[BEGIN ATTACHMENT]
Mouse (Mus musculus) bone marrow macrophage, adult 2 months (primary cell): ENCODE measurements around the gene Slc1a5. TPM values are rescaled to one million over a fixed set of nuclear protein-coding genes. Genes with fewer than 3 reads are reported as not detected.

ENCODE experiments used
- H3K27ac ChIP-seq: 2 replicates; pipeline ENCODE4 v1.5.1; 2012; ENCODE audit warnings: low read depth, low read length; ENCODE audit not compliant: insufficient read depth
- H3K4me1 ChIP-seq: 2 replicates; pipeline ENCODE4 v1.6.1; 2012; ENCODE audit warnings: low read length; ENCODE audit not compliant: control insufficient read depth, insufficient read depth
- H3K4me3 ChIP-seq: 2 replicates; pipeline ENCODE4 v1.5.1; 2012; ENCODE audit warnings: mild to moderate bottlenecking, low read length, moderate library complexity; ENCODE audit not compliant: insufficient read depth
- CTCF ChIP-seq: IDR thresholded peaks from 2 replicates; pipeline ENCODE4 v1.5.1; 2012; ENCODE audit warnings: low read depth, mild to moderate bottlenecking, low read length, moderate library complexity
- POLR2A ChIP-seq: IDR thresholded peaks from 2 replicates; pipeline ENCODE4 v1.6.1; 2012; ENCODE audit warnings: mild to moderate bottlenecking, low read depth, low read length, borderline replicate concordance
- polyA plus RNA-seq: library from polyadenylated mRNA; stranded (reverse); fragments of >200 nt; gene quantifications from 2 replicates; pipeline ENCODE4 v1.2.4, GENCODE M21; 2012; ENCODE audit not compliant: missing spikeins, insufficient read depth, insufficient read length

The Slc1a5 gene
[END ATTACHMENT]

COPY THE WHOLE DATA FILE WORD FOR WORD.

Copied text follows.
Mouse (Mus musculus) bone marrow macrophage, adult 2 months (primary cell): ENCODE measurements around the gene Slc1a5. TPM values are rescaled to one million over a fixed set of nuclear protein-coding genes. Genes with fewer than 3 reads are reported as not detected.

ENCODE experiments used
- H3K27ac ChIP-seq: 2 replicates; pipeline ENCODE4 v1.5.1; 2012; ENCODE audit warnings: low read depth, low read length; ENCODE audit not compliant: insufficient read depth
- H3K4me1 ChIP-seq: 2 replicates; pipeline ENCODE4 v1.6.1; 2012; ENCODE audit warnings: low read length; ENCODE audit not compliant: control insufficient read depth, insufficient read depth
- H3K4me3 ChIP-seq: 2 replicates; pipeline ENCODE4 v1.5.1; 2012; ENCODE audit warnings: mild to moderate bottlenecking, low read length, moderate library complexity; ENCODE audit not compliant: insufficient read depth
- CTCF ChIP-seq: IDR thresholded peaks from 2 replicates; pipeline ENCODE4 v1.5.1; 2012; ENCODE audit warnings: low read depth, mild to moderate bottlenecking, low read length, moderate library complexity
- POLR2A ChIP-seq: IDR thresholded peaks from 2 replicates; pipeline ENCODE4 v1.6.1; 2012; ENCODE audit warnings: mild to moderate bottlenecking, low read depth, low read length, borderline replicate concordance
- polyA plus RNA-seq: library from polyadenylated mRNA; stranded (reverse); fragments of >200 nt; gene quantifications from 2 replicates; pipeline ENCODE4 v1.2.4, GENCODE M21; 2012; ENCODE audit not compliant: missing spikeins, insufficient read depth, insufficient read length

The Slc1a5 gene